Scholar of Contemporary Civil War, Insurgency, & Terrorism
Andrew Shaver is a scholar of contemporary conflict, who has taught and/or held research fellowship positions at Dartmouth College, Harvard University, Princeton University, and Stanford University. He is the Founding Director of the Political Violence Lab.
His research and commentary appear or are forthcoming in the American Economic Review, Annual Review of Sociology, Conflict Management and Peace Science, Journal of Conflict Resolution, Journal of Politics, PLOS ONE, Foreign Affairs, National Interest, and Washington Post.
Andrew is currently a postdoctoral scholar in Stanford University's Political Science department and will join the University of California as an assistant professor (political science) at its newest campus in Merced on July 1, 2019. He is the founding director of the Political Violence Lab. He was previously a lecturer in international relations at Dartmouth College and the Niehaus Fellow in U.S. Foreign Policy and International Security in the College's John Sloan Dickey Center For International Understanding. His research focuses on contemporary conflict and its psychological, climatic, and territorial underpinnings.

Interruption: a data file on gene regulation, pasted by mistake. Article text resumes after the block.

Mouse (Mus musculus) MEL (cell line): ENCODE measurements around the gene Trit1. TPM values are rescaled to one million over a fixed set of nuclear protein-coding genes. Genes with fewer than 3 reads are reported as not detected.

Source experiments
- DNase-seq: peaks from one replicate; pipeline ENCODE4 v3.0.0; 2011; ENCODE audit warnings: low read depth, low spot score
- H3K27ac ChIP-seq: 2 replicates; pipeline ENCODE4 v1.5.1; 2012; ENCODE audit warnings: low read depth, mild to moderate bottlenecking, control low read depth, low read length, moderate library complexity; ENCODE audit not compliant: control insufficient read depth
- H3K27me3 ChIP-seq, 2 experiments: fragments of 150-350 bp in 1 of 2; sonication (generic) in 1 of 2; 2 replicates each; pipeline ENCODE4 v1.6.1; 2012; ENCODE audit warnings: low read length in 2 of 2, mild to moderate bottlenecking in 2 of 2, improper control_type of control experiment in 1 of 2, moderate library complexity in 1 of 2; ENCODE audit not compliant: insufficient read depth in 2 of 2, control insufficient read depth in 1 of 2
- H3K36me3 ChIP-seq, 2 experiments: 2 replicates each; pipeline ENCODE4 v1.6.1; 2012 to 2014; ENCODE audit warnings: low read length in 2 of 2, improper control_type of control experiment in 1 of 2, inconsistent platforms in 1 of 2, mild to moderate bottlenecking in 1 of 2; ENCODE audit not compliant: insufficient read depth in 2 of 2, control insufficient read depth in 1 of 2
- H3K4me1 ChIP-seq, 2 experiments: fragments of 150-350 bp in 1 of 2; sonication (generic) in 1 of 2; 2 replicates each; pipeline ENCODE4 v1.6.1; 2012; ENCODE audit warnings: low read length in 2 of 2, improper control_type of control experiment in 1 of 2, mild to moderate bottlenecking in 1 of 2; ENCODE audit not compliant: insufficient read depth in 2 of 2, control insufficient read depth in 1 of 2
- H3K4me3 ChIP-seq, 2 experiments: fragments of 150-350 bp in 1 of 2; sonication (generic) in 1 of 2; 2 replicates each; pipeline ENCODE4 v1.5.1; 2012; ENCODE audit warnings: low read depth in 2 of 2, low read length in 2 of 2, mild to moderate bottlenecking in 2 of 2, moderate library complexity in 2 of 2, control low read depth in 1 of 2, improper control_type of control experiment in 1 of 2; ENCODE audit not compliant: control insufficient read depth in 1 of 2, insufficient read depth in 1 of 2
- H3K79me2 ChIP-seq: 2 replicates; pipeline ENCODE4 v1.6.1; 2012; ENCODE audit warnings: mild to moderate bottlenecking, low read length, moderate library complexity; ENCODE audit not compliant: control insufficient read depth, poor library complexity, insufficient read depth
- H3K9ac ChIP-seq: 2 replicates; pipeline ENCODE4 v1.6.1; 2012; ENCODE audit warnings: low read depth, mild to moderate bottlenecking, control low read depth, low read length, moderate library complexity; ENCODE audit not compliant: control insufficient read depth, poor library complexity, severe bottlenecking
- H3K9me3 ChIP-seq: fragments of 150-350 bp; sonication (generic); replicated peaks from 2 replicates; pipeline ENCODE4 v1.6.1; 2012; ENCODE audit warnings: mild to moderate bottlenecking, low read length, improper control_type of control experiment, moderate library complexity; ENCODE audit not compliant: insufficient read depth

He completed his doctoral studies at Princeton University’s Woodrow Wilson School of Public and International Affairs and was a predoctoral fellow at Harvard University's Kennedy School of Government (2016/17) and a research affiliate of the University of California, Berkeley's Center for Effective Global Action (2015).
In 2008/09, Andrew served as a U.S. Department of Defense civilian in Iraq, where he worked with a Pentagon task force that carried out economics-based counterinsurgency programs. In the lead up to the 2012 U.S. presidential election, he worked as a foreign policy advisor to Governor Jon Huntsman’s campaign. He has served as well as a foreign affairs fellow in the U.S. Senate (2012) and as a staffer in the Office of the Under Secretary of Defense for Policy (2009/10).
Andrew holds a Ph.D. (Public Affairs), M.A. (Public Affairs), and M.P.A. (International Relations) from Princeton University and a B.S. (Economics, International Business) from Westminster College. He has spent approximately four years in the Middle East and speaks Arabic, Spanish, and basic Italian.